Concordia University in Montreal, home of the Institute for Investigative Journalism. Image courtesy of Concordia University/CC BY-NC-SA 2.0.

Institute for Investigative Journalism launches at Concordia

The Institute is led by Patti Sonntag, former managing editor of The New York Times’ News Services Division. Continue Reading Institute for Investigative Journalism launches at Concordia

Concordia University’s Department of Journalism has launched the Institute for Investigative Journalism, led by former journalist-in-residence Patti Sonntag.

The Institute will provide collaborative educational experiences that combine skills and research among multiple institutions and provinces to report on public interest stories. It is the host institution for the National Student Investigative Reporting Network, which also connects major media outlets with journalism students and faculty from across Canada to do large-scale investigative journalism projects. 

Sonntag said she prefers to look at her role as more of a facilitator.

“I’m here to support everybody else. I dislike very much the idea of myself as a leader … I’m here to make everyone else shine,” she said.

The launch comes after Sonntag partnered with Toronto Star reporter and Ryerson University instructor Robert Cribb for the NSIRN’s national project, The Price of Oil, along with reporters with The National Observer and Global News. Sonntag is co-director with Cribb at the NSIRN and she says this new institute would not be possible without the groundwork that Cribb laid for it and his years of contribution to the industry.

The Price of Oil team brought together more than 50 journalists, editors, students, teachers and researchers from four journalism schools, one national research consortium and three media outlets to examine the hidden costs of Canada’s oil industry. This level of collaboration is what Sonntag aims to continue through the Institute.  

With a decline in media organizations, she said it’s important to take advantage of Canada’s education and research institutions in order to backstop the media and work in tandem with them.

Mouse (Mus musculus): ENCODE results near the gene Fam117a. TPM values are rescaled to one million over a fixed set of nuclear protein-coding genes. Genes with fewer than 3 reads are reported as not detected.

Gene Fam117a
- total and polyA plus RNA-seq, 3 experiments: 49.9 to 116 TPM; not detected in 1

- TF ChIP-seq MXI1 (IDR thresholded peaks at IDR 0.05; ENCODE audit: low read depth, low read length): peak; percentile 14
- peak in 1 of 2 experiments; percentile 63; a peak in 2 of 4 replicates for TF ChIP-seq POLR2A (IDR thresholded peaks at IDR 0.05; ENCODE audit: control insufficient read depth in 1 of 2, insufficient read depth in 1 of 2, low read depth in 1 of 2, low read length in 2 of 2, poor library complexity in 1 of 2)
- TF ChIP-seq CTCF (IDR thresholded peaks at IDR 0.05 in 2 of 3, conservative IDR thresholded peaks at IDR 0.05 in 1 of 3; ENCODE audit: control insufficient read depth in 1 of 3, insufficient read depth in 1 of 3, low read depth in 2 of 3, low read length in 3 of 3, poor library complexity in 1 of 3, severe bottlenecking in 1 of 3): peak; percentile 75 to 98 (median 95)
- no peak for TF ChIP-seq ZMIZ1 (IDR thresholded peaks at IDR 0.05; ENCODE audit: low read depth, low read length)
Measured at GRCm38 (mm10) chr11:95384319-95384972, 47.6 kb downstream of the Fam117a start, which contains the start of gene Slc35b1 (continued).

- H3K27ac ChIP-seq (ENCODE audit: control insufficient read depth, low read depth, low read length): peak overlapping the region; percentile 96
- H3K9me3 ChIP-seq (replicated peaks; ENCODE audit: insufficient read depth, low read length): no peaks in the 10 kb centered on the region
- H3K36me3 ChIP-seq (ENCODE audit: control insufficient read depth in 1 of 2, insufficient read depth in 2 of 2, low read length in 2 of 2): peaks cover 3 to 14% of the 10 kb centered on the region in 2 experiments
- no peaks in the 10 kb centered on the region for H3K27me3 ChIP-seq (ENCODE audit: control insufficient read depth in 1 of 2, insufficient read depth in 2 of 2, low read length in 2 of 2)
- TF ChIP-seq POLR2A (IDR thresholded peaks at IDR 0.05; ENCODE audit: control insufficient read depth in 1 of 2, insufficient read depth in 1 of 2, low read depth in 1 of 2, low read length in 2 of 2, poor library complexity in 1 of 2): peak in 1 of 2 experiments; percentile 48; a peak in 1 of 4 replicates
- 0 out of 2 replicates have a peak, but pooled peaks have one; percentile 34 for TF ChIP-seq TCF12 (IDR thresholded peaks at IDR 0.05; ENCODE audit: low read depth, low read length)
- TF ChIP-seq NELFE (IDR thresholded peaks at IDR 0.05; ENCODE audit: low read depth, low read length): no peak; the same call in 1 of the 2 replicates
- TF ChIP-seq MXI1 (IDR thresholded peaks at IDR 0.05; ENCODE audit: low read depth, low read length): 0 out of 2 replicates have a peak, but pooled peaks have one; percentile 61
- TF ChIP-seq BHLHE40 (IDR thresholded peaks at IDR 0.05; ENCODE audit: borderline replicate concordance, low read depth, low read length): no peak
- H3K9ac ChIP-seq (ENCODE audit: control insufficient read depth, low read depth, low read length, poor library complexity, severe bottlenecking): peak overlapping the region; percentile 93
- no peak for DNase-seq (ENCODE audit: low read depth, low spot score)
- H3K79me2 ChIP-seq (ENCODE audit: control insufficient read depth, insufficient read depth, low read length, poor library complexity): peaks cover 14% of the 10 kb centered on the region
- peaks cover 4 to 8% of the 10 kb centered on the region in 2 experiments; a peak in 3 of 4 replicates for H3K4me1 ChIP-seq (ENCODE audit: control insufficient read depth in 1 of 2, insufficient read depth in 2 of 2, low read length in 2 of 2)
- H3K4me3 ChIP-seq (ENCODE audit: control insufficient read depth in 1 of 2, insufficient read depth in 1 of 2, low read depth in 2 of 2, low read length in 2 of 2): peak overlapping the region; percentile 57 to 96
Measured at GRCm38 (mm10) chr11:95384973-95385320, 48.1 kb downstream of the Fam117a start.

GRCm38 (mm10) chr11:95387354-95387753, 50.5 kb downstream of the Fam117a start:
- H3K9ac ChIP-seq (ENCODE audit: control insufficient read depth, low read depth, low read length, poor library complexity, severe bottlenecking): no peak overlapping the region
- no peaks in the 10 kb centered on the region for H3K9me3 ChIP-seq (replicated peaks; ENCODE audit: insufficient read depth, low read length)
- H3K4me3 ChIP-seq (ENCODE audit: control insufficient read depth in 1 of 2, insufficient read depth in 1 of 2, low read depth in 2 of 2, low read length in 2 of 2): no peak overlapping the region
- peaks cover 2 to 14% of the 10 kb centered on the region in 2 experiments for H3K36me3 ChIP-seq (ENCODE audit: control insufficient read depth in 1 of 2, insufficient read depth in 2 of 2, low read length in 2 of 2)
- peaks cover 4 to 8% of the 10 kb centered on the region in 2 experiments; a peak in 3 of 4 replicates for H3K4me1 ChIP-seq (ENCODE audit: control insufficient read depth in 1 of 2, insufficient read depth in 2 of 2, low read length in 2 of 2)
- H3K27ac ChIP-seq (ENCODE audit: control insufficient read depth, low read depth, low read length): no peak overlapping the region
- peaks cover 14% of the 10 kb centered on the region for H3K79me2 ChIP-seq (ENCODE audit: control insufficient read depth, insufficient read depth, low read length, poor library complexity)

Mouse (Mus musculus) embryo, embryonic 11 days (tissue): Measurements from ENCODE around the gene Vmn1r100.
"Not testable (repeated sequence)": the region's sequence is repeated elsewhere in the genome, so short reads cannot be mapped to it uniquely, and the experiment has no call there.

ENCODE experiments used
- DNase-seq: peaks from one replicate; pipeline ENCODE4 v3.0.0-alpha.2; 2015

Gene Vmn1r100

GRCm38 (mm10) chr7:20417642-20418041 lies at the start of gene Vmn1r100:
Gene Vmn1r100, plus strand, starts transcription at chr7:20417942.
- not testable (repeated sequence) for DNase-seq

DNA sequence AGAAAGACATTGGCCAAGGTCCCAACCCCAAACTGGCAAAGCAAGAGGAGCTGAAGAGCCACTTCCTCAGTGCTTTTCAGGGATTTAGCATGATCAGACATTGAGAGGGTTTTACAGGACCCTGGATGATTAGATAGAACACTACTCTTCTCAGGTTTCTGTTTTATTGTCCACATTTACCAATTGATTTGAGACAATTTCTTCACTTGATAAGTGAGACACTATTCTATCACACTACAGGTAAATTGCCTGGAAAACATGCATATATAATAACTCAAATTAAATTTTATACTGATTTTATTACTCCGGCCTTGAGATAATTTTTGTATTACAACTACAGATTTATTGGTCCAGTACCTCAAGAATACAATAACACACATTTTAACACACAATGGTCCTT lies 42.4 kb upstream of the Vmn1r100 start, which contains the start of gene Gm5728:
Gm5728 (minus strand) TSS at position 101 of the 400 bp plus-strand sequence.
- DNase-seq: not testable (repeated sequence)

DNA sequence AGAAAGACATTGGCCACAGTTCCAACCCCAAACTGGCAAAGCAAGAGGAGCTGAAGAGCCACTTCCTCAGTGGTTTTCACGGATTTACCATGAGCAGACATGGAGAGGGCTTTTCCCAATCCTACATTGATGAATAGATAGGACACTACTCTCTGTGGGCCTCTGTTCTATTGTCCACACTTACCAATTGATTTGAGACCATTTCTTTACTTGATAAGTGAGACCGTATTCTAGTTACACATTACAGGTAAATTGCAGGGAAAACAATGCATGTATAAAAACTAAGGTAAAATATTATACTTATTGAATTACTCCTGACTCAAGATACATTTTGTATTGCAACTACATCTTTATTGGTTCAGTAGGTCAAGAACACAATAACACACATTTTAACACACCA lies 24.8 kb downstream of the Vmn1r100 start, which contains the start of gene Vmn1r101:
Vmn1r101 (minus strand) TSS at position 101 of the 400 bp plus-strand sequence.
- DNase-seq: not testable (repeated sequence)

“I’ve said that Canadians have an unusual talent for collaboration and I truly believe that. So this is a test to see if instead of simply observing our problems and saying ‘that’s terrible,’ (we) take them on together and become an example for the world of how we can fix this,” Sonntag said.

The Institute for Investigative Journalism will thrive off cooperation rather than competition. Sonntag said that with The Price of Oil, every institution brought regional or subject expertise that nobody else could. If those news organizations had been competing, there was no way they could have taken on a project of that scale. “This is where we put the common interest ahead of ourselves. And the common interest is a national interest, it’s not our institution.”

This collaborative approach for investigative reporting is a new framework for addressing news poverty in many areas regions across Canada, according to Sonntag.

From the time she was awarded with the Michener-Deacon Fellowship for Journalism Education, she said the goal has been to work more closely with regional news providers in order to combat this issue.

“Canada is suffering from news poverty more than any other nation on Earth, except for perhaps Australia … This is a really critical time. This needs to happen now,” she said.

Schools that have partnered for the upcoming 2018-2019 project include Carleton University, Humber College, Mount Royal University, Ryerson University, University of King’s College, University of Regina and the University of British Columbia.

Students will take part through investigative courses offered at their schools and gain course credit for it. Large investigations will take place over two semesters in order to give students necessary time for research and production. If students take part in the projects outside of class, like over the summer, they will be paid. There are currently four former students working for pay.

Global News, The National Observer and the Toronto Star are also partners on the current project. These partnerships are expected to grow for future projects, even expanding across borders. Sonntag said they are seeking new partners for the current project. 

“In the long-term, these relationships need to be lasting and solid and simply a part of how we operate,” said Sonntag.

Disclaimer: J-Source’s editor-in-chief, Patricia Elliott, was an active NSIRN participant in 2017-2018.

Spencer Turcotte is J-Source's summer reporter/researcher. He can be reached at, and on Twitter @turcottespencer.